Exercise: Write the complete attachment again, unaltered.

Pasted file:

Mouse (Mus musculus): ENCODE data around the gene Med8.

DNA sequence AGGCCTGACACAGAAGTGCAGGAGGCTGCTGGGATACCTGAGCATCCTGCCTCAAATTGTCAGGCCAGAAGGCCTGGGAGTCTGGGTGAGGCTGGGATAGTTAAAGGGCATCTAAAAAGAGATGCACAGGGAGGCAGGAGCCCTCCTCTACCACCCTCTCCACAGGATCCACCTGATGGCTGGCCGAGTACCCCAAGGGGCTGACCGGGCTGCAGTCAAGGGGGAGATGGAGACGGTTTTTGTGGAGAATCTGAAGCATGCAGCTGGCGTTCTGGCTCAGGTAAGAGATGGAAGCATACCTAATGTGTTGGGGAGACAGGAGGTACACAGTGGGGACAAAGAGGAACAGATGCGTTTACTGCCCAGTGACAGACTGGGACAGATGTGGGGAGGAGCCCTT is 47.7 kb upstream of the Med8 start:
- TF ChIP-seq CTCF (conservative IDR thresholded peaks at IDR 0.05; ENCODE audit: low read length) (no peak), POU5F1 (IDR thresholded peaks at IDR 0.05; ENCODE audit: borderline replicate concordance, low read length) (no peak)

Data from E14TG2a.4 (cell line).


Mouse (Mus musculus): ENCODE data around the gene Med8.

DNA sequence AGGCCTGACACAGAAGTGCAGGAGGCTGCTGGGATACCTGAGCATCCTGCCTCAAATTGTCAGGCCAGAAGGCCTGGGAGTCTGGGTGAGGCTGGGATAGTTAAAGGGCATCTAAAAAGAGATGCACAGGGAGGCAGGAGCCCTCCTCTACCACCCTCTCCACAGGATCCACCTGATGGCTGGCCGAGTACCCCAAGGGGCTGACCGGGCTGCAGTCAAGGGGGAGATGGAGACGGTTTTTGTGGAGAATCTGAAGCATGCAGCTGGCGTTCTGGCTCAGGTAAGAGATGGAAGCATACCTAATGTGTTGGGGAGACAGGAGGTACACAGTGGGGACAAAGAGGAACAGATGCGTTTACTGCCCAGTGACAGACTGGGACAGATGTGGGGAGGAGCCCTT is 47.7 kb upstream of the Med8 start:
- TF ChIP-seq CTCF (conservative IDR thresholded peaks at IDR 0.05; ENCODE audit: low read length) (no peak), POU5F1 (IDR thresholded peaks at IDR 0.05; ENCODE audit: borderline replicate concordance, low read length) (no peak)

Data from E14TG2a.4 (cell line).